Ford: You talked to it? What do you mean you talked to it?
Marvin: Simple. I got very bored and depressed, so I went and plugged myself into its external computer feed. I talked to the computer at great length and explained my view of the Universe to it.
Ford: And what happened?
Marvin: It committed suicide.


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Old Sep 8, 2014, 08:51 AM   #2435
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Finished reading The Hitchhiker's Guide to the Galaxy a few hours ago. It's a smart and fun book. Very funny too, but some people claim that it's the funniest book ever written; a bit of an overstatement, in my opinion. Some of the scenes and remarks in the book did make me laugh but I still think it's an overstatement.

The story itself is very creative and imaginative. The characters were very interesting; Arthur Dent, Ford Prefect, Zaphod Beeblebrox, Veet Voojagig, etc. but we don't get to know a lot about them which I would've liked. I really loved the scenes with the paranoid robot Marvin. He is extremely funny but oh so severely depressed! He's my favorite character in the book.


Some hilarious quotes by Marvin

"Life; loathe it or ignore it, you can't like it."

Arthur: Look, robot, the stars are coming out."
Marvin: I know. Wretched, isn't it?"

Arthur: But that sunset! I've never seen anything like it in my wildest dreams ... the two suns! It was like mountains of fire boiling into space.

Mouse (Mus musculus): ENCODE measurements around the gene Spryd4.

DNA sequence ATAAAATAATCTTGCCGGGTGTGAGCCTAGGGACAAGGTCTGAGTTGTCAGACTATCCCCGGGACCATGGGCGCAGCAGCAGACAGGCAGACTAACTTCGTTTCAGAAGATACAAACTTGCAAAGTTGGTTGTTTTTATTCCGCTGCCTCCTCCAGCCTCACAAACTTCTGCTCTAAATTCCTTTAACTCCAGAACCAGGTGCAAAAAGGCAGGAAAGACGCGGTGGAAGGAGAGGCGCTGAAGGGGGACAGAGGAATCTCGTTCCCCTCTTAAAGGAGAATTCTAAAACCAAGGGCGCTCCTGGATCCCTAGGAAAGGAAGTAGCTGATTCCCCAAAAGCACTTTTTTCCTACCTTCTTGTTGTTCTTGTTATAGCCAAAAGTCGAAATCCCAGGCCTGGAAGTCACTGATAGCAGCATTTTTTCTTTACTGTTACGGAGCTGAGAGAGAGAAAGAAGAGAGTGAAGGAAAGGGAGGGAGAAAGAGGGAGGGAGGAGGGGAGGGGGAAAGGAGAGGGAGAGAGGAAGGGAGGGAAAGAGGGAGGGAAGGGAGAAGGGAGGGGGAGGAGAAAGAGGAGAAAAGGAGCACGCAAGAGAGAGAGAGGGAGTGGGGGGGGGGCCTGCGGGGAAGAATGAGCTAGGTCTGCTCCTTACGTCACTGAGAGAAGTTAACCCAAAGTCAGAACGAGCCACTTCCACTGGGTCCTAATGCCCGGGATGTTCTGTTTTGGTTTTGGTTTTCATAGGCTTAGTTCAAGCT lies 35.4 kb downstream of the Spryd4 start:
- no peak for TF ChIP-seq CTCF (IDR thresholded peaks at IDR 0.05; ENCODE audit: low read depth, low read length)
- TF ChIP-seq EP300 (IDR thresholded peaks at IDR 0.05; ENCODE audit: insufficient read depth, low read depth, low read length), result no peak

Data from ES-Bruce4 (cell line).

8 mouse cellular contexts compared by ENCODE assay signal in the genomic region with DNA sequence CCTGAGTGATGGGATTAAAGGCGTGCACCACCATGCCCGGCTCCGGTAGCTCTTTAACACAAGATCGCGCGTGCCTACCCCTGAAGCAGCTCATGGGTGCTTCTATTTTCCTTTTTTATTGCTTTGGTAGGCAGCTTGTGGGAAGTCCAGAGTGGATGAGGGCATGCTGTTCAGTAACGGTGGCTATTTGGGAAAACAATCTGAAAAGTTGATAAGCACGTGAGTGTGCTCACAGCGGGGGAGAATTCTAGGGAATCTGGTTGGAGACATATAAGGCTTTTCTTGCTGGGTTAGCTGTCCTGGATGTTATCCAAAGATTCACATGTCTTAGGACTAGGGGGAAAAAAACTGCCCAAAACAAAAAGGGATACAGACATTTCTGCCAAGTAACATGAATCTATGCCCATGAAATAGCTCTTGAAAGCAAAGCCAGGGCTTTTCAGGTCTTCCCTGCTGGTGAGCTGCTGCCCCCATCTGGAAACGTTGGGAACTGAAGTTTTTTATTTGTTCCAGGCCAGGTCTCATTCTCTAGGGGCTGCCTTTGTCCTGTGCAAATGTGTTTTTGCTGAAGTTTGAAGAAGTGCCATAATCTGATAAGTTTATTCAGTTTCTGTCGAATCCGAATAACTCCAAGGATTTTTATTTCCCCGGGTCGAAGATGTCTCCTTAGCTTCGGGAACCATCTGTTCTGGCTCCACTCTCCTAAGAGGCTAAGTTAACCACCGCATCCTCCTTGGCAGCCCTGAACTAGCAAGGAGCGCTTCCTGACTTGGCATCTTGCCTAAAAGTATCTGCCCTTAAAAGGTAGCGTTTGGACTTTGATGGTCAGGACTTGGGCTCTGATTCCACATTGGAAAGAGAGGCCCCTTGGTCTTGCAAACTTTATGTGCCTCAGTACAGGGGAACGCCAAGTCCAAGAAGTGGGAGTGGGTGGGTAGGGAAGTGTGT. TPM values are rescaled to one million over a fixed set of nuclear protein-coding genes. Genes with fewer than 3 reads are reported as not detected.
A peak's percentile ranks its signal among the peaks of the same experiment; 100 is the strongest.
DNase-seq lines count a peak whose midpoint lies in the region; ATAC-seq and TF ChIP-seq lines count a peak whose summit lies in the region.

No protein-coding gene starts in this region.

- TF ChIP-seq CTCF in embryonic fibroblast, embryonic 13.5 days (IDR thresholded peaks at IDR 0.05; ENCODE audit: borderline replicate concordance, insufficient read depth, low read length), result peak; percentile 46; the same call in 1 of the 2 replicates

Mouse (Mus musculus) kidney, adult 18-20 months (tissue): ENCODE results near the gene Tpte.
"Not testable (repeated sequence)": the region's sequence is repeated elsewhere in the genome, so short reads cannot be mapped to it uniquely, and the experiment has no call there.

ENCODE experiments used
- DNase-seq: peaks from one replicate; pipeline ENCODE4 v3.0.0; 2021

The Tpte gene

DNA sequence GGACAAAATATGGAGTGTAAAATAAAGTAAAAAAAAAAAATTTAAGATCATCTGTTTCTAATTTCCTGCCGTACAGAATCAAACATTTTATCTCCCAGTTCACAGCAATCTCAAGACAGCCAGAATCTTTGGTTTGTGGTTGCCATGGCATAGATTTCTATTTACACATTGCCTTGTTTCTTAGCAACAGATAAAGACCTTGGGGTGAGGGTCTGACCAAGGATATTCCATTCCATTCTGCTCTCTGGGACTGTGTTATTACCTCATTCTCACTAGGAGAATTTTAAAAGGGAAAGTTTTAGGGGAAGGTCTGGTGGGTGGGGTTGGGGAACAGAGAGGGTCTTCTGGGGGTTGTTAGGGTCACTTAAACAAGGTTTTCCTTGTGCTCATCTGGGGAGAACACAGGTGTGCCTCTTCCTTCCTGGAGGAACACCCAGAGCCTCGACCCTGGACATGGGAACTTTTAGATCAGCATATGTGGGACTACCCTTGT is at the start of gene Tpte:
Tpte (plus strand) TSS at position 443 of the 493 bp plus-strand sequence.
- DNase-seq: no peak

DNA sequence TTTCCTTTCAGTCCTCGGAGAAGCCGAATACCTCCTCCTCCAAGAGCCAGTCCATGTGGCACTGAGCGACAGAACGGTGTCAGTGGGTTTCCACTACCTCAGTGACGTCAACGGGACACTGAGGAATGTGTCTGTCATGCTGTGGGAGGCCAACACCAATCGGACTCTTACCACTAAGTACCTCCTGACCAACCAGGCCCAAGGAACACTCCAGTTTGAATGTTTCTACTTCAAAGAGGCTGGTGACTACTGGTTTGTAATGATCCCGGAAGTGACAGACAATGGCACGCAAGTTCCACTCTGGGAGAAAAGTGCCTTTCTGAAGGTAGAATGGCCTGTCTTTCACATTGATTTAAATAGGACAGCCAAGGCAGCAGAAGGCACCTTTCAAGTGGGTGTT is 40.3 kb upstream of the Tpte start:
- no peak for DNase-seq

Marvin: I've seen it. It's rubbish.

Arthur: I came from a planet called Earth.
Marvin: I know. You keep going on about it. It sounds awful.
Arthur: Ah, no, it was a beautiful place.
Marvin: Did it have oceans?
Arthur: Oh yes, great wide rolling blue oceans ...
Marvin: Can't bear oceans.

Marvin: That ship hated me.
Ford: That ship? What happened to it? Do you know?
Marvin: It hated me because I talked to it.
Ford: You talked to it? What do you mean you talked to it?
Marvin: Simple. I got very bored and depressed, so I went and plugged myself into its external computer feed. I talked to the computer at great length and explained my view of the Universe to it.
Ford: And what happened?
Marvin: It committed suicide.


Ah, a very interesting take on this book and thank you for posting your thoughts on the book.

Actually, I suspect that - for those of us who loved the book - it might be a generational thing. I came across this in my first year at university, in the early 1980s, and I rather imagine that DP is of a similar vintage.

I loved the whole concept of the book, the marriage of science fiction, space travel, and social, economic, political (and - above all - theological) satire, and must say that I roared with laughter at the sharp and clever asides (especially those attributed to the best selling theological writer, Oolon Colluphid).

For someone raised in that world, more specifically, for someone raised at that time, this was a hilarious and wildly original book. However, I can well imagine that such wit does not always fully translate in other cultures and times.
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Old Sep 8, 2014, 09:22 AM   #2436
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Ah, a very interesting take on this book and thank you for posting your thoughts on the book.

Actually, I suspect that - for those of us who loved the book - it might be a generational thing. I came across this in my first year at university, in the early 1980s, and I rather imagine that DP is of a similar vintage.